Orbital Tuning, Eccentricity, and the Frequency Modulation of Climatic Precession

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Orbital Tuning, Eccentricity, and the Frequency Modulation of Climatic Precession

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Title: Orbital Tuning, Eccentricity, and the Frequency Modulation of Climatic Precession
Author: Huybers, Peter John; Aharonson, Oded

Note: Order does not necessarily reflect citation order of authors.

Citation: Huybers, Peter and Oded Aharonson. 2010. Orbital tuning, eccentricity, and the frequency modulation of climatic precession. Paleoceanography 40:PA4228.
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Abstract: The accuracy of geologic chronologies can, in principle, be improved through orbital tuning, the systematic adjustment of a chronology to bring the associated record into greater alignment with an orbitally derived signal. It would be useful to have a general test for the success of orbital tuning, and one proposal has been that eccentricity ought to covary with the amplitude envelope associated with precession variability recorded in tuned geologic records. A common procedure is to filter a tuned geologic record so as to pass precession period variability and compare the amplitude modulation of the resulting signal against eccentricity. There is a reasonable expectation for such a relationship to be found in paleoclimate records because the amplitude of precession forcing depends upon eccentricity. However, there also exists a relationship between eccentricity and the frequency of precession such that orbital tuning generates eccentricity-like amplitude modulation in filtered signals, regardless of the accuracy of the chronology or the actual presence of precession. This relationship results from the celestial mechanics governing eccentricity and precession and from the interaction between frequency modulation and amplitude modulation caused by filtering. When the eccentricity of Earth's orbit is small, the frequency of climatic precession undergoes large variations and less precession energy is passed through a narrow-band filter. Furthermore, eccentricity-like amplitude modulation is routinely obtained from pure noise records that are orbitally tuned to precession and then filtered. We conclude that the presence of eccentricity-like amplitude modulation in precession-filtered records does not support the accuracy of orbitally tuned time scales.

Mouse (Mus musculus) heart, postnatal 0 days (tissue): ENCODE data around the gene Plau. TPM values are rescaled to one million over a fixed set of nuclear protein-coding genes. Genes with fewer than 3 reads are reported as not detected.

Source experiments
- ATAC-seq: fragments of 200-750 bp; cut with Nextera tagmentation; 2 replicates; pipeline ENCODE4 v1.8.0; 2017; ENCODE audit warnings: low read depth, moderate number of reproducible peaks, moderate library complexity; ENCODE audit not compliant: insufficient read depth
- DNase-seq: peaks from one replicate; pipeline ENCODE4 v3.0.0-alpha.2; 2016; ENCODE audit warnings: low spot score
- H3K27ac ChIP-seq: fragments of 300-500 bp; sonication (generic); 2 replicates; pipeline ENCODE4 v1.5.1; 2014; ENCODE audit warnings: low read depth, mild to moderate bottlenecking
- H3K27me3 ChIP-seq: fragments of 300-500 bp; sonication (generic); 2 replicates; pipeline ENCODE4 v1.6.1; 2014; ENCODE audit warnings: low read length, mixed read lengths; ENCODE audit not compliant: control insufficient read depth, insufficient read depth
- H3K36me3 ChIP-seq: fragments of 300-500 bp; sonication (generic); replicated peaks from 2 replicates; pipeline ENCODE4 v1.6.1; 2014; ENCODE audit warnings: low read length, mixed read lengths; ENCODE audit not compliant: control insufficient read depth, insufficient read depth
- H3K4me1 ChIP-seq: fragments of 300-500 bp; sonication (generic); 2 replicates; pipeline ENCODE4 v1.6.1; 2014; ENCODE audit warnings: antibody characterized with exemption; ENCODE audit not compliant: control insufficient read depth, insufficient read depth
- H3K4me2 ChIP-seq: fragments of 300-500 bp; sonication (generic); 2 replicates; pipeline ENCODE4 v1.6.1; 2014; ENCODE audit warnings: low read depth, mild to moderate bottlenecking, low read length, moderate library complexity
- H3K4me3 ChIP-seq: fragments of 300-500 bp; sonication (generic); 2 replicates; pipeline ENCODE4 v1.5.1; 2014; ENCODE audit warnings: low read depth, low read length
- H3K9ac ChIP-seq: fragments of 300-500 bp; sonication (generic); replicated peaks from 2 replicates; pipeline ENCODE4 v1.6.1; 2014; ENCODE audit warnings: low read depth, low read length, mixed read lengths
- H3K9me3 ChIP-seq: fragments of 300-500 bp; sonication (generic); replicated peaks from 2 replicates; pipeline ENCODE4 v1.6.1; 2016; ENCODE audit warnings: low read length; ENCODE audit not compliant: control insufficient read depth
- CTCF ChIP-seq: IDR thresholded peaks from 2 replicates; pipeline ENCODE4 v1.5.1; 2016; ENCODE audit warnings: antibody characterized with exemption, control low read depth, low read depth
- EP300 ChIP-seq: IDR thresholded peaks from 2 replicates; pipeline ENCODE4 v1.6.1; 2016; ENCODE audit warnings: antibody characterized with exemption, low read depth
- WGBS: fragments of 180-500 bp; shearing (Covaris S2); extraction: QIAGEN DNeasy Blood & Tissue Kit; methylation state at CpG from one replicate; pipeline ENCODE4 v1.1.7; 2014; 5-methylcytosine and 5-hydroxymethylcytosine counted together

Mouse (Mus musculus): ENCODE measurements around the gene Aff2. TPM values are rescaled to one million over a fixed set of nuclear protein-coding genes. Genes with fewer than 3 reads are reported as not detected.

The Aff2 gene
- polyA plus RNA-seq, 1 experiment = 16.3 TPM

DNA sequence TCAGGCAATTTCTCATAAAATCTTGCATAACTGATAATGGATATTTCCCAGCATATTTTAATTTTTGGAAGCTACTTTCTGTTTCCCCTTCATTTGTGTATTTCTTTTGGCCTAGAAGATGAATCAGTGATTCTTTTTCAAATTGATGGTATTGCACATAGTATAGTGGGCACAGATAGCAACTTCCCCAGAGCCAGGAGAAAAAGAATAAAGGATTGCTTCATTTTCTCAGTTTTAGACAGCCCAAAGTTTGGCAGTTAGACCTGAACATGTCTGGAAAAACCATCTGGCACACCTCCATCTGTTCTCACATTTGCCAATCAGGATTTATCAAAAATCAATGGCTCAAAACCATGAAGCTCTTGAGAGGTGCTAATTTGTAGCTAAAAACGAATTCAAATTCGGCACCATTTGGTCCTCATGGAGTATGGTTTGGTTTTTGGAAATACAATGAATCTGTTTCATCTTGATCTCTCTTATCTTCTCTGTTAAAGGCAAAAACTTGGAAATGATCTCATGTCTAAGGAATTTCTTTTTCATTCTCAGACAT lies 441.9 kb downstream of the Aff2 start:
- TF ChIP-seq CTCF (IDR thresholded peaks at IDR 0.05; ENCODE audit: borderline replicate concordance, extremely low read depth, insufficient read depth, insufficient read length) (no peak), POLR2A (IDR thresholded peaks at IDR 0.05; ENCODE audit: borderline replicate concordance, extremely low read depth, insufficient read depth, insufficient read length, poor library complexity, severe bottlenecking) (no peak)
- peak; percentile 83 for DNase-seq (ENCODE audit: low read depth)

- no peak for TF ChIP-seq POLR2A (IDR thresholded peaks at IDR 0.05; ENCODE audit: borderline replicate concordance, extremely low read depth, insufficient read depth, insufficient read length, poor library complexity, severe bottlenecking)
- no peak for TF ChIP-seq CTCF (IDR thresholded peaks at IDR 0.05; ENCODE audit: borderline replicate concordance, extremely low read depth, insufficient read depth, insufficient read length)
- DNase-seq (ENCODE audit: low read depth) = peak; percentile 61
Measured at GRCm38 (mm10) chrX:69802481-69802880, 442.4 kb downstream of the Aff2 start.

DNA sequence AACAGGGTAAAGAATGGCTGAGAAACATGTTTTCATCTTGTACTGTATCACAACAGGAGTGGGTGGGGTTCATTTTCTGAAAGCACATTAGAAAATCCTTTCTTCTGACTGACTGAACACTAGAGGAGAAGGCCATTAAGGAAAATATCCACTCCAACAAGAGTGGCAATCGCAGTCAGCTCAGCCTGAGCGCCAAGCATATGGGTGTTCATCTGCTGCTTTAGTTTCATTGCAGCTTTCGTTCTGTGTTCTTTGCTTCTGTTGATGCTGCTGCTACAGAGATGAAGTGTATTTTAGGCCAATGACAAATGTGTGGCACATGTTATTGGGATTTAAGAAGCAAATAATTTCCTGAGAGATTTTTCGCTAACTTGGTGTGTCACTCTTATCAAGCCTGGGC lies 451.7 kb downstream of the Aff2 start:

Published Version: doi:10.1029/2010PA001952
Terms of Use: This article is made available under the terms and conditions applicable to Open Access Policy Articles, as set forth at http://nrs.harvard.edu/urn-3:HUL.InstRepos:dash.current.terms-of-use#OAP
Citable link to this page: http://nrs.harvard.edu/urn-3:HUL.InstRepos:9639972
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